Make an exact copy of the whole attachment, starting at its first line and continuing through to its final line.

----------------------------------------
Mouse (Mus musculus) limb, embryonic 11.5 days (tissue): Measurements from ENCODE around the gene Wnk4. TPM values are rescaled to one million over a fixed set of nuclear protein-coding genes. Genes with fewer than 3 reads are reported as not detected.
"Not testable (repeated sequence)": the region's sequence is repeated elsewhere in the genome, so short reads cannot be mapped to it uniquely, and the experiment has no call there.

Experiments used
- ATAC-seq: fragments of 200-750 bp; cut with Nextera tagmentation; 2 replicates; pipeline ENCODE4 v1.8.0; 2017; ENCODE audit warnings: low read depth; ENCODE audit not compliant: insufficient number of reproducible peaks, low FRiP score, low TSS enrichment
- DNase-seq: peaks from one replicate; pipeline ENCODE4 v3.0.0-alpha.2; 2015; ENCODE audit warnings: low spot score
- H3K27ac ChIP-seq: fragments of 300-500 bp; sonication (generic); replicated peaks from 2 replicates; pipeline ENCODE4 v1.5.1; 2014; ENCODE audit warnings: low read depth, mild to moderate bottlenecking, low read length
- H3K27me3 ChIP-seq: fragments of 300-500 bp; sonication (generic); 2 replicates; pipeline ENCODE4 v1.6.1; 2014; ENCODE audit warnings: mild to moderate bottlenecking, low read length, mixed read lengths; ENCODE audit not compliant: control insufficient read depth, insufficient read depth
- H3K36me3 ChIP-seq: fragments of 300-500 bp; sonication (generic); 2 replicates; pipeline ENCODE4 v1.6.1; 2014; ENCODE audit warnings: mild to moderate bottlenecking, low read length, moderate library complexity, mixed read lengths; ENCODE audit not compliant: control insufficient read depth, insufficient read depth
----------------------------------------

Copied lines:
Mouse (Mus musculus) limb, embryonic 11.5 days (tissue): Measurements from ENCODE around the gene Wnk4. TPM values are rescaled to one million over a fixed set of nuclear protein-coding genes. Genes with fewer than 3 reads are reported as not detected.
"Not testable (repeated sequence)": the region's sequence is repeated elsewhere in the genome, so short reads cannot be mapped to it uniquely, and the experiment has no call there.

Experiments used
- ATAC-seq: fragments of 200-750 bp; cut with Nextera tagmentation; 2 replicates; pipeline ENCODE4 v1.8.0; 2017; ENCODE audit warnings: low read depth; ENCODE audit not compliant: insufficient number of reproducible peaks, low FRiP score, low TSS enrichment
- DNase-seq: peaks from one replicate; pipeline ENCODE4 v3.0.0-alpha.2; 2015; ENCODE audit warnings: low spot score
- H3K27ac ChIP-seq: fragments of 300-500 bp; sonication (generic); replicated peaks from 2 replicates; pipeline ENCODE4 v1.5.1; 2014; ENCODE audit warnings: low read depth, mild to moderate bottlenecking, low read length
- H3K27me3 ChIP-seq: fragments of 300-500 bp; sonication (generic); 2 replicates; pipeline ENCODE4 v1.6.1; 2014; ENCODE audit warnings: mild to moderate bottlenecking, low read length, mixed read lengths; ENCODE audit not compliant: control insufficient read depth, insufficient read depth
- H3K36me3 ChIP-seq: fragments of 300-500 bp; sonication (generic); 2 replicates; pipeline ENCODE4 v1.6.1; 2014; ENCODE audit warnings: mild to moderate bottlenecking, low read length, moderate library complexity, mixed read lengths; ENCODE audit not compliant: control insufficient read depth, insufficient read depth